Human rights groups have long accused Kenyan authorities of having a tendency to circumvent the law when they face public pressure for action against crime or terrorism.
Rights groups have accused the police of a culture of executing terror suspects when they cannot secure convictions. The group Muslims for Human Rights says 13 people who were suspected of having links to terror groups have either been killed or have disappeared in unclear circumstances in Kenya so far this year. At least 18 people were killed or disappeared last year, it said.
Copyright 2013 The Associated Press. All rights reserved. This material may not be published, broadcast, rewritten or redistributed.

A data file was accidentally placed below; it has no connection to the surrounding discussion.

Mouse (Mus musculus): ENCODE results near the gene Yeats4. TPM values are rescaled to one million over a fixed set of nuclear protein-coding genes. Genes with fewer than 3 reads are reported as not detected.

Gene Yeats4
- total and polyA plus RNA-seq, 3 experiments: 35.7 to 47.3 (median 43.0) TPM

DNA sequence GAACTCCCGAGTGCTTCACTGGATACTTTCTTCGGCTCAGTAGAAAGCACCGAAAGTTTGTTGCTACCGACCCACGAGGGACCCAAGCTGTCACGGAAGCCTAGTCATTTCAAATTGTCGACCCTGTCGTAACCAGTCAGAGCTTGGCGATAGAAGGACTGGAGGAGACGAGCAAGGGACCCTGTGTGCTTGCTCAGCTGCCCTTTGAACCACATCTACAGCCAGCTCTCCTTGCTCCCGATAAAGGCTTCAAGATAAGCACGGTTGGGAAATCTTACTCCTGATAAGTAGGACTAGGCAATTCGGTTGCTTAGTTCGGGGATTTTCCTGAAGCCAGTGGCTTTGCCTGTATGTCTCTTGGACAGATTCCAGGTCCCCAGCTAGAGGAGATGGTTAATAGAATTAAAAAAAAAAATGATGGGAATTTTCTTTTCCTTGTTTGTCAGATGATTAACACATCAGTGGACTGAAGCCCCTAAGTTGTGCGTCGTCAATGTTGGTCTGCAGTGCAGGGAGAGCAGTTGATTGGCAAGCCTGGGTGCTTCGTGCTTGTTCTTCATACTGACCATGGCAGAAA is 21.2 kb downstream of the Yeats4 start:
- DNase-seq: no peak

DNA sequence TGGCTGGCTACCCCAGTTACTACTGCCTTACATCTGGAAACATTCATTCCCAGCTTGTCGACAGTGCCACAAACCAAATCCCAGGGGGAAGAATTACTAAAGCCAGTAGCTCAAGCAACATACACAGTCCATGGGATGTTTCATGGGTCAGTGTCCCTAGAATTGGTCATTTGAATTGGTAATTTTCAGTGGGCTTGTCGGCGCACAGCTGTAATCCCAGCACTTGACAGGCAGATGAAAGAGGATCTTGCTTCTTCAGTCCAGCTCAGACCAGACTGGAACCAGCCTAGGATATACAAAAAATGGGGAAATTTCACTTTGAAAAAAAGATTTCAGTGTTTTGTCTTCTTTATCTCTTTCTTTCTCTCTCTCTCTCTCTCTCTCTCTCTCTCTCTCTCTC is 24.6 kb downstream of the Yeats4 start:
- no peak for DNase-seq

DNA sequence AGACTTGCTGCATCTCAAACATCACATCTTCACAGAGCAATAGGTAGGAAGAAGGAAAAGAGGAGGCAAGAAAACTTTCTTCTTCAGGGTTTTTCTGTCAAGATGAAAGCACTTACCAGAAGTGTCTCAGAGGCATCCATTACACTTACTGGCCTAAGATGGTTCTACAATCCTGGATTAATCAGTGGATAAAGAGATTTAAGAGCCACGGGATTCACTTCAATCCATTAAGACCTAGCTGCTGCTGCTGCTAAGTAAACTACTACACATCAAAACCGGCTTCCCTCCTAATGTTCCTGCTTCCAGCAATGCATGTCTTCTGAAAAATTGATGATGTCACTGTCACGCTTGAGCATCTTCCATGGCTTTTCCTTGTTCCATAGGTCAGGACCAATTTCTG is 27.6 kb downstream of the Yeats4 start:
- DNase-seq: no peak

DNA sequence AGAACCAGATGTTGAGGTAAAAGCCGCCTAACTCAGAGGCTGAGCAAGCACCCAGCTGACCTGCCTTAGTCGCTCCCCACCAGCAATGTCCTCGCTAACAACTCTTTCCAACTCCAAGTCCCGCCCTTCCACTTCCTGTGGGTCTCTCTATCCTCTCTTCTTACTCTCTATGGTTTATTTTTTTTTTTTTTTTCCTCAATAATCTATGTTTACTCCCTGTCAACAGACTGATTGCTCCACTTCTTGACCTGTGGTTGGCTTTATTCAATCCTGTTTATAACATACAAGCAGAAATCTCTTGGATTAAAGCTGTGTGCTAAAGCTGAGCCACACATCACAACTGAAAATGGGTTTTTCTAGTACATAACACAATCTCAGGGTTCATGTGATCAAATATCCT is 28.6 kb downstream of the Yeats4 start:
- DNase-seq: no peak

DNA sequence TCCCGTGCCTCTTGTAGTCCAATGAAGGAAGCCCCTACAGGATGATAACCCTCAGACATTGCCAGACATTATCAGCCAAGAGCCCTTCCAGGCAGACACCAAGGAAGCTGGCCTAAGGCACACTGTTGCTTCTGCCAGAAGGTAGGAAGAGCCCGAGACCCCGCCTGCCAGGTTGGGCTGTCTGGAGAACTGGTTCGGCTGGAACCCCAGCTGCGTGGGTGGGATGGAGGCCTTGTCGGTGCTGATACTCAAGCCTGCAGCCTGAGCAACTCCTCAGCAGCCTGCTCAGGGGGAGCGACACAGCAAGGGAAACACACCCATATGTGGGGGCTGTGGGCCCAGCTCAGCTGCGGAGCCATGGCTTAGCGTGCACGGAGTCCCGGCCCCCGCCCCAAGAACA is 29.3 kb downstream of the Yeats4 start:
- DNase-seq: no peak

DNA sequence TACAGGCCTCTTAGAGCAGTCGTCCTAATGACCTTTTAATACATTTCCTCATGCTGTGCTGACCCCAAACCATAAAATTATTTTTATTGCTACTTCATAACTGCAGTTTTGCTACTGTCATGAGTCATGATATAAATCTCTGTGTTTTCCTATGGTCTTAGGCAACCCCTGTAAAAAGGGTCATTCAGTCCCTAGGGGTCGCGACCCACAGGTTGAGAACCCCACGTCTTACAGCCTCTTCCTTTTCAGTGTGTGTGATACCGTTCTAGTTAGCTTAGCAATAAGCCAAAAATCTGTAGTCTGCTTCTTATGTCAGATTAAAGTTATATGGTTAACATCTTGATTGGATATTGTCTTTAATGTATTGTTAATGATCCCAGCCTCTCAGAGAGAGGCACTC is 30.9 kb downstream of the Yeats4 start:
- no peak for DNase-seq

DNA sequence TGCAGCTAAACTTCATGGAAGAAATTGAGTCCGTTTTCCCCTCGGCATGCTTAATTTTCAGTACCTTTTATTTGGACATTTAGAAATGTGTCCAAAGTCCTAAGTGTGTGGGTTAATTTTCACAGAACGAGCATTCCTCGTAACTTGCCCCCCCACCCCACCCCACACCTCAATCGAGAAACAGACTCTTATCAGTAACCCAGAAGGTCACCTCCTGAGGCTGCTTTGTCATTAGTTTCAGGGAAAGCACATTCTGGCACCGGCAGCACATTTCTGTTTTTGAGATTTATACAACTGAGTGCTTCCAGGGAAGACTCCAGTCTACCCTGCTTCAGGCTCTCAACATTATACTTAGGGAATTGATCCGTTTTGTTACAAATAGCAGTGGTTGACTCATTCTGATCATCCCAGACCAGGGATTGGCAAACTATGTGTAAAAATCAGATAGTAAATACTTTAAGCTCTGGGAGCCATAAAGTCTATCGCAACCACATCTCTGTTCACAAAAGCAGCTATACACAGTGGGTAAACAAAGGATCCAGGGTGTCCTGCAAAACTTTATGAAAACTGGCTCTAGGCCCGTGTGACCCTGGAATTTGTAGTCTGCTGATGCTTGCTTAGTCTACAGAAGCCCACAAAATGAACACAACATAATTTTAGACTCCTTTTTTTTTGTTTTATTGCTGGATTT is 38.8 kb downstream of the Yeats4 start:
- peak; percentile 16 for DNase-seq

Deported drug lord arrested in Nairobi's Eastleigh area

NAIROBI, KENYA: An Ethiopian national who was among drug lords deported last month over involvement in narcotics trafficking has been arrested in Nairobi's Eastleigh area.
Police say Solomon Walde Haulu, 76 sneaked back to the country at undisclosed date and hid in Eastleigh where he was arrested on Thursday night. He had been deported on June 11 for being in Kenya illegally and over accusations of being a drug trafficker.
He was linked to local and international drug trafficking network despite his old age. He also operated a major gang in Nigeria section of Mathare slums, which police say is the main supply point of hard drugs in the city.
According to police, he sneaked back to Kenya from Uganda through the Malaba border and he did not have documents at the time of his arrest.Â
Haulu was expected in court on friday as police continue with their investigations.